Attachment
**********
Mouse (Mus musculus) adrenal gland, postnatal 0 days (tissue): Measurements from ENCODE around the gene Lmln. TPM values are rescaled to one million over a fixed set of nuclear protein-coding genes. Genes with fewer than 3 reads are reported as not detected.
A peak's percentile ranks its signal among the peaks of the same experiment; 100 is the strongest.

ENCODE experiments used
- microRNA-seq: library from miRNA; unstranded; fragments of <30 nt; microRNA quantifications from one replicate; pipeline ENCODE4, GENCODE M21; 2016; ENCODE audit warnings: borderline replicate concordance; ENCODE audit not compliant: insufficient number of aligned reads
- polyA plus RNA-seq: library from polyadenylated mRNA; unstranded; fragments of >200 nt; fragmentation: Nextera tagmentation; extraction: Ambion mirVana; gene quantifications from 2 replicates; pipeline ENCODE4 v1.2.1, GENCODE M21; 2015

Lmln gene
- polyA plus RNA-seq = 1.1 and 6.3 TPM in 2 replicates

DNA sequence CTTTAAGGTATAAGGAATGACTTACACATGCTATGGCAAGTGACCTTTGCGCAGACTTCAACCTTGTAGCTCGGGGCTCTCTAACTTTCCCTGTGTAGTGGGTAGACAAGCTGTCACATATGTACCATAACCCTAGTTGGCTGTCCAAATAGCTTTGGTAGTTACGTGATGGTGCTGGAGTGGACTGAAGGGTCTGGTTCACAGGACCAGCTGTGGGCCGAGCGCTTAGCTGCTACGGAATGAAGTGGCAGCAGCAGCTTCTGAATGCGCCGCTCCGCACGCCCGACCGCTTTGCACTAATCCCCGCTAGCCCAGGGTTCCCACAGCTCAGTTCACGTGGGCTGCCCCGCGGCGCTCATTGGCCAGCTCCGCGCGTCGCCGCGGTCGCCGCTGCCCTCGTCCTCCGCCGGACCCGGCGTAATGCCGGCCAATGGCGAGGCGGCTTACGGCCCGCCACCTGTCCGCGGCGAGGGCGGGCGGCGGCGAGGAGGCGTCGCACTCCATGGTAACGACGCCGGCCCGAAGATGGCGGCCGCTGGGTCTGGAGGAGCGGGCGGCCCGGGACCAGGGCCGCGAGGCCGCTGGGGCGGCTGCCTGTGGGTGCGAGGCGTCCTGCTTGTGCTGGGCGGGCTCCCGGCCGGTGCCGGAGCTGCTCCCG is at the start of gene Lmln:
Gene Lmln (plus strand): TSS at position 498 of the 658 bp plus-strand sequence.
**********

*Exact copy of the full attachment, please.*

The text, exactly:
Mouse (Mus musculus) adrenal gland, postnatal 0 days (tissue): Measurements from ENCODE around the gene Lmln. TPM values are rescaled to one million over a fixed set of nuclear protein-coding genes. Genes with fewer than 3 reads are reported as not detected.
A peak's percentile ranks its signal among the peaks of the same experiment; 100 is the strongest.

ENCODE experiments used
- microRNA-seq: library from miRNA; unstranded; fragments of <30 nt; microRNA quantifications from one replicate; pipeline ENCODE4, GENCODE M21; 2016; ENCODE audit warnings: borderline replicate concordance; ENCODE audit not compliant: insufficient number of aligned reads
- polyA plus RNA-seq: library from polyadenylated mRNA; unstranded; fragments of >200 nt; fragmentation: Nextera tagmentation; extraction: Ambion mirVana; gene quantifications from 2 replicates; pipeline ENCODE4 v1.2.1, GENCODE M21; 2015

Lmln gene
- polyA plus RNA-seq = 1.1 and 6.3 TPM in 2 replicates

DNA sequence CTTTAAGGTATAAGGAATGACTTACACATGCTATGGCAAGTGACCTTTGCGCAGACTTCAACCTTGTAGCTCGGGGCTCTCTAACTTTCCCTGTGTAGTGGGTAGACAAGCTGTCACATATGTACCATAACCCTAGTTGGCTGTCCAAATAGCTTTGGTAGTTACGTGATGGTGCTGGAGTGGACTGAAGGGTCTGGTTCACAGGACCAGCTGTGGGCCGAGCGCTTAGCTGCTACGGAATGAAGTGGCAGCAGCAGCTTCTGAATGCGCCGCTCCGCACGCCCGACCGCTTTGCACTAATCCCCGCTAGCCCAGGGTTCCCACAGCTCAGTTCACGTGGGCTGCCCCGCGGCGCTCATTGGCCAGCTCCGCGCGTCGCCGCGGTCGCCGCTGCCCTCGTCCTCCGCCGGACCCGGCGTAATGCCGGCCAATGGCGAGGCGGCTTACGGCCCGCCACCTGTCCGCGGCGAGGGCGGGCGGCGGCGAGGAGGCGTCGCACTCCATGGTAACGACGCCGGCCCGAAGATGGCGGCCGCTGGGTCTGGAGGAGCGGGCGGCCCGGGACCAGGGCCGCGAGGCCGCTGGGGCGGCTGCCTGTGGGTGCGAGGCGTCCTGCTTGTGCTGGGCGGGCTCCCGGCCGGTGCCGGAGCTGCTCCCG is at the start of gene Lmln:
Gene Lmln (plus strand): TSS at position 498 of the 658 bp plus-strand sequence.